Have you noticed any specific ways that being an introvert affects mental health or overall well-being? Any tips for introverts to maintain good mental health?

It comes back to the point of self-acceptance and a deep understanding that there’s nothing wrong with you. Trust your inner voice, understand your needs, and learn how to communicate them to the people around you, both at work and at home. Read articles, books, or find relevant YouTube videos that will help you see that there’s no problem with being an introvert and that there are actually many benefits that come with it.

And I guess, if we’re talking about mental health, it’s important to mention the difference between being alone and feeling lonely. As mentioned earlier, for an introvert, being alone is bliss. It creates a feeling of safety, energy, calmness, focus, and warmth. But there’s a fine line between this and feeling lonely. Loneliness has a different texture. It comes with sadness and a sense of emotional disconnection. So, if you’re feeling lonely, reach out to people. This could be friends or family, attending social events either online or offline, or maybe consider volunteering somewhere.

Another good thing to do is to build connections with other introverted people because they will be there for you in moments of loneliness with deeper understanding and empathy if you need it.

In your opinion, are societal views on introversion changing? If so, how do you think this impacts introverts positively or negatively? Can you please explain what you mean?

I think that at least in the UK, there is more openness to different approaches. For example many shared workplaces are designed to accommodate different working styles. There are more quiet spaces for individual work as well as larger boardroom-style desks, just as an example. It does seem that there’s more understanding to the fact that we can’t approach everything and everyone in a one-dimensional way.

I can also see it at my kid’s school where they have designated quiet rooms for kids who might need some time away from the crowd. My kids have used these spaces several times and it really helped them.

Can you please give us your favorite “Life Lesson Quote”? Can you share how that was relevant to you in your life?

There is a phrase that I created for myself which I live by, and I think it is very much about accepting my introverted nature. It goes like this:

“Lead with your heart and let your head follow instead of leading with the head and living a life of regret in your heart.”

I have always been observing the choices people make in life, and I’ve noticed that those those who live in their heads and put their hearts in second place create quite a rigid reality, which, to me, feels like an unpleasant route to regrets in the long run. I strongly believe that we are here to love and be loved, so this rigid path doesn’t seem attractive to me. On the other hand, people who lead from their hearts create warmth and love, and I connect with them much more. I truly believe that this kind of life is also much more courageous. The thing is, the mind does have an important role. It needs to serve the heart because the heart alone can get very chaotic and disorganised. So yes, I let the heart lead my choices, direction, and purpose, and then the mind is there just behind, to make sure everything is going in the right direction and makes sense.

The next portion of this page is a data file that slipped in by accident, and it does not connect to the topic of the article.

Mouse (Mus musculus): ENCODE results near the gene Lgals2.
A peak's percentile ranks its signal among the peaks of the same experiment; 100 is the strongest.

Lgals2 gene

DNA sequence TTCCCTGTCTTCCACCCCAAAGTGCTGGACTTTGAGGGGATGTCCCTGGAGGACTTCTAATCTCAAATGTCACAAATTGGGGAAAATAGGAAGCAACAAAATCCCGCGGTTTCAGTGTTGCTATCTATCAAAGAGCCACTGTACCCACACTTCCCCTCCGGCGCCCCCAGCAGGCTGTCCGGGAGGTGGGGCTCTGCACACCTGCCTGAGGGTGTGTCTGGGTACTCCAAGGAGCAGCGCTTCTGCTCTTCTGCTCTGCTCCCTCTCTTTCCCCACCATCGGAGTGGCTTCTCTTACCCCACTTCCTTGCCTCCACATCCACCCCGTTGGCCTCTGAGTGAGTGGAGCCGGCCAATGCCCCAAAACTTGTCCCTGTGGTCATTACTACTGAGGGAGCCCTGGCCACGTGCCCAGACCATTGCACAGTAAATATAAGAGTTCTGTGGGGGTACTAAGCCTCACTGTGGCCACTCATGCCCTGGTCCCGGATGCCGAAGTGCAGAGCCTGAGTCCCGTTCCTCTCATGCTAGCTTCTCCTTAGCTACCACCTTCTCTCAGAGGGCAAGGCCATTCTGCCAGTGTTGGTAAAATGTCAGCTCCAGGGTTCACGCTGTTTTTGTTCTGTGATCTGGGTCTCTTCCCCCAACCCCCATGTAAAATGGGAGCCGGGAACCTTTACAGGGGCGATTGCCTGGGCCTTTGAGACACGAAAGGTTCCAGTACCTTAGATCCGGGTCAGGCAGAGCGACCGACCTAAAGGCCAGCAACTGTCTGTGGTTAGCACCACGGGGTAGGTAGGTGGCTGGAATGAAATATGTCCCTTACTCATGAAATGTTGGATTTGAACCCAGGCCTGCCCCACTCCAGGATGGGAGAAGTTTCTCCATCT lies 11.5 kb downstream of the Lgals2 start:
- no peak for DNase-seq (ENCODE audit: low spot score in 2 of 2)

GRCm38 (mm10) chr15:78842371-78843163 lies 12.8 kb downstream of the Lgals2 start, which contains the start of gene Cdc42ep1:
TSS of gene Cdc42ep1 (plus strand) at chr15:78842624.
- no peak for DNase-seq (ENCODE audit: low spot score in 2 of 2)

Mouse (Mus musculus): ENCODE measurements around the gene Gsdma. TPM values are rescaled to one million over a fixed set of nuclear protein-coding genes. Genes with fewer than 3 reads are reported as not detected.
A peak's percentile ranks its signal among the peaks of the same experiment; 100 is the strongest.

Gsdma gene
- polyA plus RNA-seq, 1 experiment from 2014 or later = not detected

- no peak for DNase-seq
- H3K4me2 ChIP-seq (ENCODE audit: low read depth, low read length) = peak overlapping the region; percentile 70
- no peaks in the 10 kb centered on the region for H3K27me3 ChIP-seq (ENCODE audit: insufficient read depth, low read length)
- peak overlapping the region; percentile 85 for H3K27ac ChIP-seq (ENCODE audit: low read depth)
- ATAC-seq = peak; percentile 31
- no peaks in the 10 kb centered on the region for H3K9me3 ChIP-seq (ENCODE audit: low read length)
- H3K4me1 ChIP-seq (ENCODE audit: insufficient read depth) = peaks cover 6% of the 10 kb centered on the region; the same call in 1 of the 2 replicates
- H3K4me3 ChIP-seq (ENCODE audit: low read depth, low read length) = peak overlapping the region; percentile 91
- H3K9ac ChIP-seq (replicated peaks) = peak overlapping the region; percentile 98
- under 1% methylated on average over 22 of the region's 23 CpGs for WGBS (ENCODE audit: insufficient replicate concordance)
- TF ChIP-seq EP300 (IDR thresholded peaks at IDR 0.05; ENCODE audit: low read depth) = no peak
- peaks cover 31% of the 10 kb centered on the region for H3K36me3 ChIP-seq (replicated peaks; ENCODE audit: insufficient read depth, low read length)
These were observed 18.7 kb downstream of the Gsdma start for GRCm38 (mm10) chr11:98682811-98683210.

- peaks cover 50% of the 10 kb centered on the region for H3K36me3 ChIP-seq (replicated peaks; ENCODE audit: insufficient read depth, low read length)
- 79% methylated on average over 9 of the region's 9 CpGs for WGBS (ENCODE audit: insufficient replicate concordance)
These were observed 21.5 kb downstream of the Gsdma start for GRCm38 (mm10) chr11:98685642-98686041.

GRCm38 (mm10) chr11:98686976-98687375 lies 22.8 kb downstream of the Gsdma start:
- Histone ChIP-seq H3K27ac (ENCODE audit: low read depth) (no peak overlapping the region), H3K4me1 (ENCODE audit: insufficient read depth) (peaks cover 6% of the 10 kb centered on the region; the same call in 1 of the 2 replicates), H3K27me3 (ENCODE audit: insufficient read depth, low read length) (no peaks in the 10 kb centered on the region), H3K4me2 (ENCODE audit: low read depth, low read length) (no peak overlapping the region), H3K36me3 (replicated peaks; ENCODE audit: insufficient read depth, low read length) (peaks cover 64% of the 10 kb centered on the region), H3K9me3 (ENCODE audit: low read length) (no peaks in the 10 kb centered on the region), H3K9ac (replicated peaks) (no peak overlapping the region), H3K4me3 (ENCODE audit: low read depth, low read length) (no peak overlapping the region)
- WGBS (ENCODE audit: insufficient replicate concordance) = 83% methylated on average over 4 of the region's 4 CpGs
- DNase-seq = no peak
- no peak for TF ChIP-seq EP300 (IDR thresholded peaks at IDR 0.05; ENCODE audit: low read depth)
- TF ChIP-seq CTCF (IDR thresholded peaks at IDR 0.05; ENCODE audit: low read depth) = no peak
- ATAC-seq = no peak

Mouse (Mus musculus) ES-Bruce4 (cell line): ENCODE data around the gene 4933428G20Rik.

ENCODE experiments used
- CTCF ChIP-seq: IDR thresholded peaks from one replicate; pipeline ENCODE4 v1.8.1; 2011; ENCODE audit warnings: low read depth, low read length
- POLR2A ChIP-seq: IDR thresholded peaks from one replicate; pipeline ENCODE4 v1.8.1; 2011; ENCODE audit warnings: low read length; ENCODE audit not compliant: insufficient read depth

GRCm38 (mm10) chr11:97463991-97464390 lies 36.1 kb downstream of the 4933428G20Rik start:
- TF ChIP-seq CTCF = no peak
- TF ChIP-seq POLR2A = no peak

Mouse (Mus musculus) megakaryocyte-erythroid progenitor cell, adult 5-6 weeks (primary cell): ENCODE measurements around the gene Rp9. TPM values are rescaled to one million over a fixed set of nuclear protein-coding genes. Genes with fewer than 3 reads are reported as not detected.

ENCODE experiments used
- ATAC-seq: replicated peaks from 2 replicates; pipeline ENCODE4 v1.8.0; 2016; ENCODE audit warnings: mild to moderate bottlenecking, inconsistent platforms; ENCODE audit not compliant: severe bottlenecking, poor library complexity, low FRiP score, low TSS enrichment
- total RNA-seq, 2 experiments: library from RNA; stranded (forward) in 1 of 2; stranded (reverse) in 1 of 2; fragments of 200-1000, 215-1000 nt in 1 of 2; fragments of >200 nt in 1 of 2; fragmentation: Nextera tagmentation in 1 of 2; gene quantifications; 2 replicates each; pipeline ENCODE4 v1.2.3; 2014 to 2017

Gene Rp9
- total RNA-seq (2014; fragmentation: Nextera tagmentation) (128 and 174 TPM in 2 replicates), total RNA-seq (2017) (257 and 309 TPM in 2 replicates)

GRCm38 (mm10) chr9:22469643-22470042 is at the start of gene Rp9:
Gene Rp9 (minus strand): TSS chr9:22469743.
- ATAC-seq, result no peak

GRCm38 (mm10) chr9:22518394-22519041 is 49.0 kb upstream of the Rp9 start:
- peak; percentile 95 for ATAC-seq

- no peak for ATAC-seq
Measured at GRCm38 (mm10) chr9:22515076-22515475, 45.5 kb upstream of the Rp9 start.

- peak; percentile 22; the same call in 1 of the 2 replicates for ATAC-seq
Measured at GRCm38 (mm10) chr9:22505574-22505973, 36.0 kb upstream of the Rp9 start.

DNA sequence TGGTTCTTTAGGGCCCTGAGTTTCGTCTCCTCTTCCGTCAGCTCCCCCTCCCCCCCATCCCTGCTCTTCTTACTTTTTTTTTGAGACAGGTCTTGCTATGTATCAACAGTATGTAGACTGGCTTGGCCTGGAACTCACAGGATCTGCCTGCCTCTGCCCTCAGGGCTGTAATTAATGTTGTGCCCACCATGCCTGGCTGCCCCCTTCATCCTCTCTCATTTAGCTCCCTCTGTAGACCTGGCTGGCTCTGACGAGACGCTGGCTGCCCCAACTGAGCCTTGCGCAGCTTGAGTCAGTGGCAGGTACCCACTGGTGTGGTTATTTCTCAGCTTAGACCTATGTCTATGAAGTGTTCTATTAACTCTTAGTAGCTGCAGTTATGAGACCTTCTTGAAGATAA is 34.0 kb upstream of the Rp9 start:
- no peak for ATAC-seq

You are a person of great influence. If you could start a movement that would bring the most amount of good to the most amount of people, what would that be? You never know what your idea can trigger. 🙂

I’ve already launched my movement, which is exactly what “On Being Men” is about and we’re aiming to reach 8 million men. Imagine the positive impact these men, growing in clarity, confidence, courage, and self-awareness, can have. It’s an ideal space for introverted men who often lose themselves in a world dominated by extroverted role models to discover their power and build strength infused with empathy. We provide spaces for genuine conversations and transformative practices that lead to continuous growth. With more men on board, we’ll create a ripple effect that will benefit not only the men themselves but also their families, communities, and society as a whole.

And as an important side note, there’s one person I really want to speak with about this project and that is Steven Bartlett. I believe he would genuinely understand what we’re doing and will be able to help the vision of “On Being Men” come to life. So I’m sharing this here to create the ripple effect that will make that connection happen.

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Thank you so much for sharing these important insights. We wish you continued success and good health!

Thriving As An Introvert: Yaron Engler of On Being Men On How Introverts Can Thrive & Succeed In A… was originally published in Authority Magazine on Medium, where people are continuing the conversation by highlighting and responding to this story.